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Tag Archives: Art

This looks like a hip one. Interestingly, it includes a Cornelius Cardew composition. He was a big part of my life and is central to my latest book ‘Improvisation Rites’ . I also learnt new people, like Heiner Goebbels, and I looked up Red Krayola, and listened to them for the first time. The question marks indicate that I don’t know the track because it is in Japanese (Japanese readers can see photos of pages below)

01 ? (2007)

02. Heiner Goebbels/ Alfred 23 Harth – ‘Berlin Q-Damn’ (1981)

Evokes, for me, the horror of Kristallnacht 9-10th November 1938

03 ? (1991)

04 Cornelius Cardew and Scratch Orchestra ‘The Great Learning Paragraph 2’ (1971)

05 Charlie Mingus ‘Orignal Faubus Fables’ (1960)

06 Frederic Rzewski – 36 variations on ‘The People United Will Never Be Defeated’. Variation 13 (1975)

I nearly heard this in Athens in 2017 … but lost my iphone in a taxi on the way there. Earlier I had been having a meal with Federic and other members of Documenta 14 in a wonderful cafe in which he was frank in his views. Interesting to hear a US communist!

07 ? (1971)

08 ? (1968)

09 ? (1973)

10 ? (1994)

11 ? (1971)

12 The Red Krayola with Art & Language – ‘Keep All Your Friends’ (1981) from Kangaroo? album

Art & Language are a leading English Conceptual Art group. The Red Krayola experimental US rock band, who remind me of the ethos of the Scratch Orchestra, were formed in 1966 by Mayo Thompson. In 1996 They/he provided the soundtrack for a short film Japan in Paris in L.A.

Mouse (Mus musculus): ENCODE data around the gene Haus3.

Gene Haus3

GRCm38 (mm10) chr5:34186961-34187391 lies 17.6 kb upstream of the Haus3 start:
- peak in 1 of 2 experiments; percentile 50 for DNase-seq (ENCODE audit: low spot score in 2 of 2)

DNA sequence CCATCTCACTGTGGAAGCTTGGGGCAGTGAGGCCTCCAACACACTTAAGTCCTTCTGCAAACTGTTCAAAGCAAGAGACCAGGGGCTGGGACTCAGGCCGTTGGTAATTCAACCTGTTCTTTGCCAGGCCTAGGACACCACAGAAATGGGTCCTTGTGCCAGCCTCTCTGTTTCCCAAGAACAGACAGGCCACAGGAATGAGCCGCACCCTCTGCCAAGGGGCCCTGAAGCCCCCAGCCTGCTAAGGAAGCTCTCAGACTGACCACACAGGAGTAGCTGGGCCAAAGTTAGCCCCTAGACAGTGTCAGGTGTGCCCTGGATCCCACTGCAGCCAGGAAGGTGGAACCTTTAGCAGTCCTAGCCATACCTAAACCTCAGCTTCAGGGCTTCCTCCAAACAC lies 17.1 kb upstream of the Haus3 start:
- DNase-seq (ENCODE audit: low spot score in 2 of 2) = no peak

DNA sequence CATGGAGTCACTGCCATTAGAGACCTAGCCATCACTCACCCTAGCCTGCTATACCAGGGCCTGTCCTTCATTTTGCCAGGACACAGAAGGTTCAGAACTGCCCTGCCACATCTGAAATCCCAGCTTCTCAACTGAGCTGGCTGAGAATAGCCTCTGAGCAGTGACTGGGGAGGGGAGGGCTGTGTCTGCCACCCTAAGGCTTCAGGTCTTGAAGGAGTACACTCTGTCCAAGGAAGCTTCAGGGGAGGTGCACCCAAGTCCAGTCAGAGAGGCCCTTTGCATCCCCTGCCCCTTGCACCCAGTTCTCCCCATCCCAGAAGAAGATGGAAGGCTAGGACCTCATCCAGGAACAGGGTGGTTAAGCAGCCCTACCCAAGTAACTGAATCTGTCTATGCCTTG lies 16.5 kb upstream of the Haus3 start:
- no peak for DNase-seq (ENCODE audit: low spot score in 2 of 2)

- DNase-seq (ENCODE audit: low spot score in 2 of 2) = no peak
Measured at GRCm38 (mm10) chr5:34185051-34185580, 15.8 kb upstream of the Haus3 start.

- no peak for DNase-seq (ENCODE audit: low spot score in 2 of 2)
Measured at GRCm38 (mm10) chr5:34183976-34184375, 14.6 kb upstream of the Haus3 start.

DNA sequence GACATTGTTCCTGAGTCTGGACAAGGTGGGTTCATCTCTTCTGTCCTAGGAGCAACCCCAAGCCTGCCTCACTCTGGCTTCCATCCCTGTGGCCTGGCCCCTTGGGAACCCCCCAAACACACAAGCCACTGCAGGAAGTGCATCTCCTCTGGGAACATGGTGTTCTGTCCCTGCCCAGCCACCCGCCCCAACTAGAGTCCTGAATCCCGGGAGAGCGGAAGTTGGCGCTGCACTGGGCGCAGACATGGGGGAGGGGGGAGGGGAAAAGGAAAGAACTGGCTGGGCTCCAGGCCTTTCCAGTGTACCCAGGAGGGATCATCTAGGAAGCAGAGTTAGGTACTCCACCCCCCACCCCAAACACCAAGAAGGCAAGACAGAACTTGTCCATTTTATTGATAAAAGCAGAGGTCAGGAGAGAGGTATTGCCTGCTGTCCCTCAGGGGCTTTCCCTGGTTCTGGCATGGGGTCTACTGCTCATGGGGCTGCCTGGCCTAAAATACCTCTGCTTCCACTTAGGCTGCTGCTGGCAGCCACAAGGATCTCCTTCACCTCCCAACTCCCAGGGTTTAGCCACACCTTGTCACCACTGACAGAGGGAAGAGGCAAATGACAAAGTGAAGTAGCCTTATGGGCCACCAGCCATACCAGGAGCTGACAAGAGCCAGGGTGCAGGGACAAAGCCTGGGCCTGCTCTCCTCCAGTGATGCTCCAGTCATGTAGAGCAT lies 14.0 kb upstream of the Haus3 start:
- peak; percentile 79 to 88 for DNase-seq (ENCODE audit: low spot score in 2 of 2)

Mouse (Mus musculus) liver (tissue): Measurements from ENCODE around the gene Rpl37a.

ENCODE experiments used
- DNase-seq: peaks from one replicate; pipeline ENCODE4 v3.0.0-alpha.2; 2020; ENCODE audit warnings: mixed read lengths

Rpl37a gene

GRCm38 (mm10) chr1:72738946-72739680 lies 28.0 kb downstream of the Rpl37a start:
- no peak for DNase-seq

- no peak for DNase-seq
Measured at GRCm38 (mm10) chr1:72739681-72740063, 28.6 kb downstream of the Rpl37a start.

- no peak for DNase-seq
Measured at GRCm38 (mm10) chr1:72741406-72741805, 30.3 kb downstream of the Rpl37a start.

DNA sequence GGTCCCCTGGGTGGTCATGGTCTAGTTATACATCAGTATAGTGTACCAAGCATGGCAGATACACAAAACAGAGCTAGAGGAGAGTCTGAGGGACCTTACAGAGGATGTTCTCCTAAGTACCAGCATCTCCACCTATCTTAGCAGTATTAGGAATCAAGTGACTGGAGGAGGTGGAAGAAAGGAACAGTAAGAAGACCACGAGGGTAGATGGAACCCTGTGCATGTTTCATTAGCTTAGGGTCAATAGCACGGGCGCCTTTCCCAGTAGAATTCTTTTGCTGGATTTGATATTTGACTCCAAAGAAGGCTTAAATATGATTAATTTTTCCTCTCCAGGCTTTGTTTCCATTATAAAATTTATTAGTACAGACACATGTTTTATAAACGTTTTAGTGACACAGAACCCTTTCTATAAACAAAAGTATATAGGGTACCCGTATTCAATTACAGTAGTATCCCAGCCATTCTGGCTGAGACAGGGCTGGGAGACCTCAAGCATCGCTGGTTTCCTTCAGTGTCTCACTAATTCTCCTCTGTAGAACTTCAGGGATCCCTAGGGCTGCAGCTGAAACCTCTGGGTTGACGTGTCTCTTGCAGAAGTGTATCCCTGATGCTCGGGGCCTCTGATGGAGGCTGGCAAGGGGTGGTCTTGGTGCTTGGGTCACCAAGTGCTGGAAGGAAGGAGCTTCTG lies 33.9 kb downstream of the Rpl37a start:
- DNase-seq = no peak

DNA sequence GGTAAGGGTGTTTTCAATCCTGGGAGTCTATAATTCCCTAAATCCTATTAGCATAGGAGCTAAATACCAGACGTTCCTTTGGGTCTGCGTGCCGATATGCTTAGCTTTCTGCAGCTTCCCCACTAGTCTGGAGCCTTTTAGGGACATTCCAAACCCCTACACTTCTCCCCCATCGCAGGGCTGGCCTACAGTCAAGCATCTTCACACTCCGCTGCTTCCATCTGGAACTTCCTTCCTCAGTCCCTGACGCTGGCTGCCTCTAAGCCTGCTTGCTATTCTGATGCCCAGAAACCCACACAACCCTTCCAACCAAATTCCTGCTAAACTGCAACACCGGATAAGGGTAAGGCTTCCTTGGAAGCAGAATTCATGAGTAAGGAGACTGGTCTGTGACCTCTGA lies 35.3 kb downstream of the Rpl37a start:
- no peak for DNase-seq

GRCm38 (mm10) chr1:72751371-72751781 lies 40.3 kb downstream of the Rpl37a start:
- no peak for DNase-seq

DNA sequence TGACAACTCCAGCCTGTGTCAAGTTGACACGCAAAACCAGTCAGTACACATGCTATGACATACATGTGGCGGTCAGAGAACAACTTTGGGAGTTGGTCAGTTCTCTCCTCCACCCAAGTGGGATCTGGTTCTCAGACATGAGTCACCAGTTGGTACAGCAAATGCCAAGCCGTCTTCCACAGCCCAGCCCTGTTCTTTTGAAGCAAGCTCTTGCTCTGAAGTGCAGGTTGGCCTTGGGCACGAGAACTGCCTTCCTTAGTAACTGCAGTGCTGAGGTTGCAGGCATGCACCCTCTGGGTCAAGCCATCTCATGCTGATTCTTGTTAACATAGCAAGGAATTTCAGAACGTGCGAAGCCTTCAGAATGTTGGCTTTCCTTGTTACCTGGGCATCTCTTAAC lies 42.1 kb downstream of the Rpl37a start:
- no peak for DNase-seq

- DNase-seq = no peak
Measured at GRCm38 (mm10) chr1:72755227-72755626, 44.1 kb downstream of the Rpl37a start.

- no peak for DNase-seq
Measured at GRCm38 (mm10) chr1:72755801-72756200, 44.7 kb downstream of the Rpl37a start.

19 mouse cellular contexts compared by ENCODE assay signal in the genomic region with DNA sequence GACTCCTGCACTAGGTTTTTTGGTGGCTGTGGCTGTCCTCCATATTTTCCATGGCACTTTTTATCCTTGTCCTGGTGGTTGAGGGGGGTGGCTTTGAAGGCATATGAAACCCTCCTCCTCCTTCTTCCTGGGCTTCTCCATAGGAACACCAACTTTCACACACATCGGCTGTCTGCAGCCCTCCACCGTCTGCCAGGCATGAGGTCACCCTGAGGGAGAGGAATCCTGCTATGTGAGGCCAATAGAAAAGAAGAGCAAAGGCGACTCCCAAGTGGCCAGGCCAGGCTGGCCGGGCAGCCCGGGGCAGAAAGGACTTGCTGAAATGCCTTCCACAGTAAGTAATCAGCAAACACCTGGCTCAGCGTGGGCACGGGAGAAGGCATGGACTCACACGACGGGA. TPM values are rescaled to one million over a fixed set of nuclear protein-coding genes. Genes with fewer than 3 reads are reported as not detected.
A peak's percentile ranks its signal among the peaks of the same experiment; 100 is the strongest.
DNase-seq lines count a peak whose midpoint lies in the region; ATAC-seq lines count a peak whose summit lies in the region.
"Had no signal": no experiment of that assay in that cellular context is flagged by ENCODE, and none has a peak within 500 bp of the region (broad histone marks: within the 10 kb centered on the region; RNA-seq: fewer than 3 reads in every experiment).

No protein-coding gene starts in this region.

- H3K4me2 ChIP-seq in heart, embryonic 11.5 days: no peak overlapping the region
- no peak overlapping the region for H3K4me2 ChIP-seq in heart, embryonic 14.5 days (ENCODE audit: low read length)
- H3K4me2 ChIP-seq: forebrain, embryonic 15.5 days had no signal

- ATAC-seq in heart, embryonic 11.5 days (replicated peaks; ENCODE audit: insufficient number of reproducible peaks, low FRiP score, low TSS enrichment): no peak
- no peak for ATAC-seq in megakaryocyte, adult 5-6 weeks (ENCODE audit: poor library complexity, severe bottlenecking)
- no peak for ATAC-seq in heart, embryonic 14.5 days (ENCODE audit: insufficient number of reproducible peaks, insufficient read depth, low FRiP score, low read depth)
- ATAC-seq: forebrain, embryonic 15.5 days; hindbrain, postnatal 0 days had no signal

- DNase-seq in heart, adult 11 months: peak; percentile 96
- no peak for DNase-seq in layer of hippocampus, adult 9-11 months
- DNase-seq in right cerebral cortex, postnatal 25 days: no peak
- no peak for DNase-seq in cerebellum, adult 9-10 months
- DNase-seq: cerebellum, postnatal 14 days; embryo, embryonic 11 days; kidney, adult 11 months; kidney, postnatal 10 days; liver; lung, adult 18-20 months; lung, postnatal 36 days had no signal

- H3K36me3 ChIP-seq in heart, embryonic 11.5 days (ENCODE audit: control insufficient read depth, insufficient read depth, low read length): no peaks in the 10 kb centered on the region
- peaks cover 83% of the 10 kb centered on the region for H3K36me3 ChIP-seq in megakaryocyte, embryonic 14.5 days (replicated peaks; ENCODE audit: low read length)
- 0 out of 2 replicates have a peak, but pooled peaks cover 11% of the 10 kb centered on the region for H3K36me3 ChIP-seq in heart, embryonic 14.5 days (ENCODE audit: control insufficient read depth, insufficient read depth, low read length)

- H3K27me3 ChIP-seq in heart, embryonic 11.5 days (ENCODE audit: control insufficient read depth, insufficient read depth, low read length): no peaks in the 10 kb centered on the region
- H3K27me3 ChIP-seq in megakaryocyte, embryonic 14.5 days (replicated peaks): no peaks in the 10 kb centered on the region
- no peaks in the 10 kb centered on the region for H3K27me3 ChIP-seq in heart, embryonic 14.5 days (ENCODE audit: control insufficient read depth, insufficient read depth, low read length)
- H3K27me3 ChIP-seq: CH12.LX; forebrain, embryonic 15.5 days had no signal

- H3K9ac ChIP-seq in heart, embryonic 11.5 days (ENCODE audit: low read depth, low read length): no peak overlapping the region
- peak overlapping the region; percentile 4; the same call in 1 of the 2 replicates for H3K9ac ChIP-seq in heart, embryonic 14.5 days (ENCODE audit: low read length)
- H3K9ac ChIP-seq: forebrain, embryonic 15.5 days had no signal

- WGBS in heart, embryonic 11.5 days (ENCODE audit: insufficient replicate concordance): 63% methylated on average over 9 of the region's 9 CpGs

14 Archie Sheep – ‘Attica Blues’ (1972)

15 Happy End – ‘Turn Things Upside Down’ (1990)

Now here’s an interesting one. This is a Robert Wyatt song done by an English 20+ person left-field political band formed by Mat Fox in the area of London I was squatting in at the time (1983). Their name is taken from the title of a 1929 musical play co-written by Bertolt Brecht and Elisabeth Hauptmann, with music by Kurt Weill. They played over 150 benefit concerts for miners during 1984 strike. Their last concert was in 2000.

BUT it is also the name, I learn, of a highly influential Japanese band 1969 – 72. Even known as the Japanese Beatles. They are credited with bringing the use of Japanese back into Japanese pop songs (from 2000?). So ‘Happy End’ is quite evocative to Japanese people.

Any Japanese readers who could translate items 01, 03, 07 – 11 please let me know!






e.g. Eliane Radigue – Stress Osaka (1969)

P.S. There’s nine more above. The idea is to choose something new I learn and illustrate it with a uToobe link.

Details via:

Almost forgot to blog my own Agit Disco dispersal event at Farnham. It was the closing event for the Working Press archiving exhibition ‘Building a Better World’ in the magnificent library social space. The Agit Disco project had arisen organically from the music chapter in 1993 The Conspiracy of Good Taste (Free Download new illustrated edition here)


Using the tiniest record deck in the world that was wired up to a more hefty portable college sound system. It managed to cause a rumpus in the library with the Head Librarian loving the arrival of music (studies) whilst one of her staff was bristling about volume and distraction to the upper reading rooms. They had a little set to and the head of Library had to give the other a stern order to put up and shut up!

The Working Press archive book on the round table above is available for free download from here ‘RISE’

It was a small event but a good crowd with selections from Susan Merrick and Emmanuelle Waeckerle.

 Owlboy – Conspiracy

Owlboy | Conspiracy
Tuesday 13 January 7-9pm